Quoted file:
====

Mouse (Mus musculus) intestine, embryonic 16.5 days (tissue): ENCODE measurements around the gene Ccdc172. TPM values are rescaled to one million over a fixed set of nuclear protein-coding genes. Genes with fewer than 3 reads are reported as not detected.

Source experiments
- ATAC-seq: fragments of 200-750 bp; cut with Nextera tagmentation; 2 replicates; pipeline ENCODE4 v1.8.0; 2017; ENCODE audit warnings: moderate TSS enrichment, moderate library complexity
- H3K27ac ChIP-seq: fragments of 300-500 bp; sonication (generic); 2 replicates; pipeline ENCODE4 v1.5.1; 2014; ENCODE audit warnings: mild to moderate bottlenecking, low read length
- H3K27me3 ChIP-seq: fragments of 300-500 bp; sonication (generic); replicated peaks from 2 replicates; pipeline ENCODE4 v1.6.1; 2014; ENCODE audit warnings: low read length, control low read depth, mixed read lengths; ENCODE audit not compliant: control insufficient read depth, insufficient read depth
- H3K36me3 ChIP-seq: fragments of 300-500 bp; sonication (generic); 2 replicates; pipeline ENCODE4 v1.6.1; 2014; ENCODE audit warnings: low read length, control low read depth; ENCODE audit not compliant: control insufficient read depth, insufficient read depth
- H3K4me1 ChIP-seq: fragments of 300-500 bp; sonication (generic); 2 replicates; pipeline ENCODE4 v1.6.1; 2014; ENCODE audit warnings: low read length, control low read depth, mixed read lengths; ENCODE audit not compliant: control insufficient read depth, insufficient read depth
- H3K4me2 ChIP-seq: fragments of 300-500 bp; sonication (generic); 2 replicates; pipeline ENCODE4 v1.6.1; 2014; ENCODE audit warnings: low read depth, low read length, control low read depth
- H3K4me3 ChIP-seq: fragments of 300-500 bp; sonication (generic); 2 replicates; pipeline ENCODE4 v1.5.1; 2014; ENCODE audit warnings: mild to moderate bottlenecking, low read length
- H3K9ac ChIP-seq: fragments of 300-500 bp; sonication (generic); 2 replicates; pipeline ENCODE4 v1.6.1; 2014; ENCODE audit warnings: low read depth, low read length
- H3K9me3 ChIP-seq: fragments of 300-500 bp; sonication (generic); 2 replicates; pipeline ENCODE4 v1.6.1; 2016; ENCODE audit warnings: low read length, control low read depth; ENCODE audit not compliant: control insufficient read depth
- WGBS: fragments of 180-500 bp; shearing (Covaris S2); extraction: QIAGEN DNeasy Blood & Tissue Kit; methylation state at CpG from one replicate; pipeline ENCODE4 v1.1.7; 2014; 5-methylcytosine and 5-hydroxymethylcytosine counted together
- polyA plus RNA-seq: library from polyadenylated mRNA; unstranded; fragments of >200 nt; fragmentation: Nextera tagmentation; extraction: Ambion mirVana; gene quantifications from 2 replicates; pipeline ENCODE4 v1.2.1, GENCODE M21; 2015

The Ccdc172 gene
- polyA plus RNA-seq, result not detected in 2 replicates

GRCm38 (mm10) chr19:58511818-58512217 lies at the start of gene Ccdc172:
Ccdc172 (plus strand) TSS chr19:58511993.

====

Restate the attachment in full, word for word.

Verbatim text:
Mouse (Mus musculus) intestine, embryonic 16.5 days (tissue): ENCODE measurements around the gene Ccdc172. TPM values are rescaled to one million over a fixed set of nuclear protein-coding genes. Genes with fewer than 3 reads are reported as not detected.

Source experiments
- ATAC-seq: fragments of 200-750 bp; cut with Nextera tagmentation; 2 replicates; pipeline ENCODE4 v1.8.0; 2017; ENCODE audit warnings: moderate TSS enrichment, moderate library complexity
- H3K27ac ChIP-seq: fragments of 300-500 bp; sonication (generic); 2 replicates; pipeline ENCODE4 v1.5.1; 2014; ENCODE audit warnings: mild to moderate bottlenecking, low read length
- H3K27me3 ChIP-seq: fragments of 300-500 bp; sonication (generic); replicated peaks from 2 replicates; pipeline ENCODE4 v1.6.1; 2014; ENCODE audit warnings: low read length, control low read depth, mixed read lengths; ENCODE audit not compliant: control insufficient read depth, insufficient read depth
- H3K36me3 ChIP-seq: fragments of 300-500 bp; sonication (generic); 2 replicates; pipeline ENCODE4 v1.6.1; 2014; ENCODE audit warnings: low read length, control low read depth; ENCODE audit not compliant: control insufficient read depth, insufficient read depth
- H3K4me1 ChIP-seq: fragments of 300-500 bp; sonication (generic); 2 replicates; pipeline ENCODE4 v1.6.1; 2014; ENCODE audit warnings: low read length, control low read depth, mixed read lengths; ENCODE audit not compliant: control insufficient read depth, insufficient read depth
- H3K4me2 ChIP-seq: fragments of 300-500 bp; sonication (generic); 2 replicates; pipeline ENCODE4 v1.6.1; 2014; ENCODE audit warnings: low read depth, low read length, control low read depth
- H3K4me3 ChIP-seq: fragments of 300-500 bp; sonication (generic); 2 replicates; pipeline ENCODE4 v1.5.1; 2014; ENCODE audit warnings: mild to moderate bottlenecking, low read length
- H3K9ac ChIP-seq: fragments of 300-500 bp; sonication (generic); 2 replicates; pipeline ENCODE4 v1.6.1; 2014; ENCODE audit warnings: low read depth, low read length
- H3K9me3 ChIP-seq: fragments of 300-500 bp; sonication (generic); 2 replicates; pipeline ENCODE4 v1.6.1; 2016; ENCODE audit warnings: low read length, control low read depth; ENCODE audit not compliant: control insufficient read depth
- WGBS: fragments of 180-500 bp; shearing (Covaris S2); extraction: QIAGEN DNeasy Blood & Tissue Kit; methylation state at CpG from one replicate; pipeline ENCODE4 v1.1.7; 2014; 5-methylcytosine and 5-hydroxymethylcytosine counted together
- polyA plus RNA-seq: library from polyadenylated mRNA; unstranded; fragments of >200 nt; fragmentation: Nextera tagmentation; extraction: Ambion mirVana; gene quantifications from 2 replicates; pipeline ENCODE4 v1.2.1, GENCODE M21; 2015

The Ccdc172 gene
- polyA plus RNA-seq, result not detected in 2 replicates

GRCm38 (mm10) chr19:58511818-58512217 lies at the start of gene Ccdc172:
Ccdc172 (plus strand) TSS chr19:58511993.